Commercially speaking, two-wheeled cars - or motorcycles with bodies on - have signally failed to set the world on fire. The Ecomobile is arguably the most successful of the genre, with continuous production over two decades from the Peraves factory in Switzerland, but the number built is tiny and it was never what you might call a looker. The Eco's successor, the Monotracer, is more contemporary in appearance, but its 1200 BMW bike engine and 14-gallon fuel tank are perhaps a little out of step with today's thinking. And neither of the Peraves machines ever fell into the budget category.
A range of 200 miles is claimed
San Francisco outfit Lit Motors is aiming to boot the enclosed bike into mass acceptability. The story goes that founder Danny Kim was nearly crushed by a Defender that was clearly angered by his attempts to make it run on bio-diesel. Seven years later, as a kind of protest against what he perceived as massive waste in the transport sector, Kim set up Lit with the stated aim of creating a new class in personal transportation.
Lit's first product, the C-1, is an all-electric machine with 20kW in-hub motors in each wheel promising 100+mph performance. Range has been quoted as up to 200 miles, with a four-six hour charge time. Control moment gyroscopes (or CMGs) consisting of a spinning rotor and motorised gimbals that tilt the rotor's angular momentum to provide 1300lb ft of balancing gyroscopic torque, enough (so the company says) to keep the machine upright when stationary, or even if it's been T-boned by a bigger vehicle. Real car features like a steel unibody chassis, airbags and premium audio add credibility to the C-1. The price: a projected $24,000 (£14,500) in the US.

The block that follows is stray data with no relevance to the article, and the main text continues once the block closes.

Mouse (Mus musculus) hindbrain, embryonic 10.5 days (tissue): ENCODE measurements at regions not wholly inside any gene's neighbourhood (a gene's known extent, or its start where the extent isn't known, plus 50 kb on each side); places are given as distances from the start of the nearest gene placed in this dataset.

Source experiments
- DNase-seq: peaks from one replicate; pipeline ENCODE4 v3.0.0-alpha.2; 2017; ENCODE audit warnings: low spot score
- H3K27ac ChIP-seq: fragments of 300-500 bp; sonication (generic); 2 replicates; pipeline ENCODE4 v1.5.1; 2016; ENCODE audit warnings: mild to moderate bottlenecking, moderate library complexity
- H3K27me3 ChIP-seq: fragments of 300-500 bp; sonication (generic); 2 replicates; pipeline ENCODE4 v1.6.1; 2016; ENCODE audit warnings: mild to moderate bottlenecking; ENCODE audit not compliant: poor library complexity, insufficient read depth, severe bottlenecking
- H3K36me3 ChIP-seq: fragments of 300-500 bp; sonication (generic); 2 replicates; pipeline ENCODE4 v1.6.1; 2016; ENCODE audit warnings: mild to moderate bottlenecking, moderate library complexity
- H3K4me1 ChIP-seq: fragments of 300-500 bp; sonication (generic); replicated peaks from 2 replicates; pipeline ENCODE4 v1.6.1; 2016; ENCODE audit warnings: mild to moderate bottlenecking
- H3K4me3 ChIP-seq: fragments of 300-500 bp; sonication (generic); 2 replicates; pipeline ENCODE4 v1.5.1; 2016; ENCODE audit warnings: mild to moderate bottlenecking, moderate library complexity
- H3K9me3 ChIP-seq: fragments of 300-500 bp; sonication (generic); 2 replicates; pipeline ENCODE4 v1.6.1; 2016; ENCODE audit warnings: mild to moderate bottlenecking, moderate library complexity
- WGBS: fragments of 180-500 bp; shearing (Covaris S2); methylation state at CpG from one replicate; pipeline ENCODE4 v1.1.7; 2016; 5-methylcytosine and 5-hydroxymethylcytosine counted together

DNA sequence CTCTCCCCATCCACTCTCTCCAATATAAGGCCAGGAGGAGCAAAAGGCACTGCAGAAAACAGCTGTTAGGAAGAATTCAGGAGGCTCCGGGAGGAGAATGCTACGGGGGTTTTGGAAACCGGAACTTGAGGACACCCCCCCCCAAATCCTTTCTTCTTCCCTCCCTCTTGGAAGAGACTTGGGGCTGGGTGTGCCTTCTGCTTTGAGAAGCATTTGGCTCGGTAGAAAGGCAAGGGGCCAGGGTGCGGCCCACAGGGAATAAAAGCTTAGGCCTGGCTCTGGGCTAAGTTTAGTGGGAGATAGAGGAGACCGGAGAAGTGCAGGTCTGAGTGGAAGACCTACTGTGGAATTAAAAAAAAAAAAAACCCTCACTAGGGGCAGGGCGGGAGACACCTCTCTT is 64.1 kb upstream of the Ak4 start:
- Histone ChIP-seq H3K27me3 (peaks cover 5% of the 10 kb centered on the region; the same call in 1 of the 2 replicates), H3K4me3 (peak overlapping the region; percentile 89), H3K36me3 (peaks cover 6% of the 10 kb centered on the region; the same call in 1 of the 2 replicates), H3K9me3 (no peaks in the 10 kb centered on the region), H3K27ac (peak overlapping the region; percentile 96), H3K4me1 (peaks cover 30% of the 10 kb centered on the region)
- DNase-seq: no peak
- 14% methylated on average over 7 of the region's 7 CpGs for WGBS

The idea's good, but when will see one?
So, when can you have one? Ah well, there's the rub. Officially, the Lit company line of first deliveries by late 2014 still stands, and (largely) refundable deposits against an unspecified number of the first 1000-vehicle first production run have been placed in escrow accounts with that in mind, but the company's failure to release a working prototype has generated some skeptical forum scuttlebutt about its ability to deliver on its deadline. The one thing in Lit's favour is that bikes don't have to go through the same costly and expensive safety certification programmes that cars do in the US.
We hope Kim makes it happen because, although gyro controlled two-wheeled cars are far from new - Wolseley's monstrous Gyrocar was built exactly 100 years ago - one that's both good-looking and vaguely affordable would be rather new. Not to mention a handy way of beating city traffic without getting wet.